“Free admission was conceived of 150 years ago for an entirely government-subsidized institution, like the Smithsonian. There is no model for this kind of operation any more. The city contributes $10 million of a $240 million-dollar-budget. We rely on many crucial revenue streams to maintain our building, preserve, protect, exhibit, and publish our collections, and mount up to 25 shows a year. This lawsuit flies in the face of reality and the huge amount of responsibility and work we have in the service of our collections and our visitors.”
On February 22nd, at noon, tickets to the MoMA’s Kraftwerk – Retrospective 1 2 3 4 5 6 7 8 went on sale. By 4:00 PM desperate aficionados were posting sweaty pleas on Craigslist offering to pay as much as $200 per.
The MoMA ticket portal on ShowClix, currently says “Sorry— Kraftwerk events have sold out! We appreciate your patience and understanding. Thank you!” But fans, drowning the Twitterspshere in bile were not feeling very patient or understanding, and now Craigslist abounds in ticket offers for as much as $2,000 per!
One seller, offering tickets to the best offer, writes, “Best offer gets it. No weirdness please, just cash.”
So what happened?
MoMA had apparently entrusted the online ticket sales to ShowClix, a small start-up ticketing company in Pittsburgh, which failed to anticipate the overwhelming demand they’d face when tickets to the MoMA’s tiny 1,000 seat atrium went on sale.
The band has not played in the U.S. for 17 years and has a rabid following. What’s more eight evening concerts meant only 8,000 tickets would be sold: so, with a virtual avalanche of buyers from around the word logging on at once, the ShowClix servers experienced what CEO Joshua Dziabiak called “frequent timeouts.” The tickets were sold out right away but successful buyers were unaware since very few of them were shown a final “thank you” screen.
Joshua Dziabiak, ShowClix CEO, offered an apology to those who “spent hours in front of your computer watching a spinning wheel—or watching the page go blank.”
Congrats to Olek for inadvertently offending readers of Haolam Hacharedi, an orthodox Jewish magazine which pulled issues containing a review of the artist’s latest coup off stands. Apparently when they decided to review Olek’s show at Tony’s Gallery in London, they were unprepared for the photographic contents of Olek’s texty wall weavings which contain intimate messages from the artist’s own mailbox, many of them of a sexual nature.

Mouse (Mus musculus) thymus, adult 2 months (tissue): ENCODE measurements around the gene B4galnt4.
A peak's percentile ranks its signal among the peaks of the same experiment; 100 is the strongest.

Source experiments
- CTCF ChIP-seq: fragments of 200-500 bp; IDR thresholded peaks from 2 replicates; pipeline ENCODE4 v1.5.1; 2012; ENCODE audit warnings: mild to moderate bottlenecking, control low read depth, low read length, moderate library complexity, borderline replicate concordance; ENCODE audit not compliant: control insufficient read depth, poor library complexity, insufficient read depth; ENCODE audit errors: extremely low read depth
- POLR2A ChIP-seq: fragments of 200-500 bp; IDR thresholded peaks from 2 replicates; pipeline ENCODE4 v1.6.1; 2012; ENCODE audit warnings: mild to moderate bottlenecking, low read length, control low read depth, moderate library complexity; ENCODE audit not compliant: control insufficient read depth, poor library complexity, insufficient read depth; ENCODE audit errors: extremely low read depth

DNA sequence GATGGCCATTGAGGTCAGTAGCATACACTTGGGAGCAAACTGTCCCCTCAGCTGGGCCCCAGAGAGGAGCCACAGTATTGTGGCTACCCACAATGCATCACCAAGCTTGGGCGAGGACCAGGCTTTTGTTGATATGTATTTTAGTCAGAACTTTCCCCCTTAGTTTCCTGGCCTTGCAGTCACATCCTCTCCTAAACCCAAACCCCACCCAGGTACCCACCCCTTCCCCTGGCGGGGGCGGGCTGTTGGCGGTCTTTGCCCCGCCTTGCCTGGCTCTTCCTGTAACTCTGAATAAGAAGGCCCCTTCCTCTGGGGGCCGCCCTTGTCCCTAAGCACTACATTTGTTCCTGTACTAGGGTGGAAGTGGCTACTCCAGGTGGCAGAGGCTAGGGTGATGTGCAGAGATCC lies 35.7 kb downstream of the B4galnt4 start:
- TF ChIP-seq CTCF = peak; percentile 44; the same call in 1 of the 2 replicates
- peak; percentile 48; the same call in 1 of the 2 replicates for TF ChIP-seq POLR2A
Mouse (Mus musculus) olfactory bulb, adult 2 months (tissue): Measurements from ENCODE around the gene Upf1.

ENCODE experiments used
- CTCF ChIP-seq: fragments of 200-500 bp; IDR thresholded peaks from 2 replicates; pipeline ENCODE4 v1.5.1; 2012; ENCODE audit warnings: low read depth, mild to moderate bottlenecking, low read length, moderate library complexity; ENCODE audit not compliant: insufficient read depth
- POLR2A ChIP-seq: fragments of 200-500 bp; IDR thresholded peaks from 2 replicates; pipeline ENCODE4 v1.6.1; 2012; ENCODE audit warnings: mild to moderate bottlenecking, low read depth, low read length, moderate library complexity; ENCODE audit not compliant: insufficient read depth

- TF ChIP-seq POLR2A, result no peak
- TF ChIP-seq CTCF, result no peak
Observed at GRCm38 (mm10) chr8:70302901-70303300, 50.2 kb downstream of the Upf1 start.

Isn’t that all men care about? Text, I mean.
Emergency measures were taken as head of the Union of Orthodox Hebrew Congregations in London, Rabbi Padwa, knocked out a dictum forbidding sale of the issue.
The Press Release says: “THE MUSEUM OF MODERN ART PRESENTS THE FIRST LIVE RETROSPECTIVE OF THE ELECTRONIC MUSIC PIONEERS KRAFTWERK” and promises “Entire Repertoire of Eight Conceptual Albums Performed Live Over Eight Consecutive Evenings from April 10 to 17.” The evening will be comprised of the albums performed in chronological order along with “elaborate staging” “3D images” and (shiver) “new improvisations.”
In case you’re a nostalgic baby boomer or a young technophile:
Tickets are $25.00 and will go on sale to the public on Wednesday, February 22, at 12:00 p.m., only at MoMAKraftwerkTickets.showclix.com. Space is limited. There is a two-ticket limit per person for the series, with each individual order limited to one transaction. Tickets will be distributed exclusively via will call, with photo ID required.
Last Wednesday the Catholic League’s William Donohue told The Washington Post that, “You have to know when to step on the gas and when to step on the brake.” Ironically, he was speaking about his own turn to step on the brake, having given the gas already to his thrust to remove David Wojnarowicz’s A Fire in My Belly from the National Portrait Gallery’s current Hide/Seek exhibit. But even as he spoke, activists, fellow artists, local galleries, The Andy Warhol Foundation, and Smithsonian curators were stepping on the gas.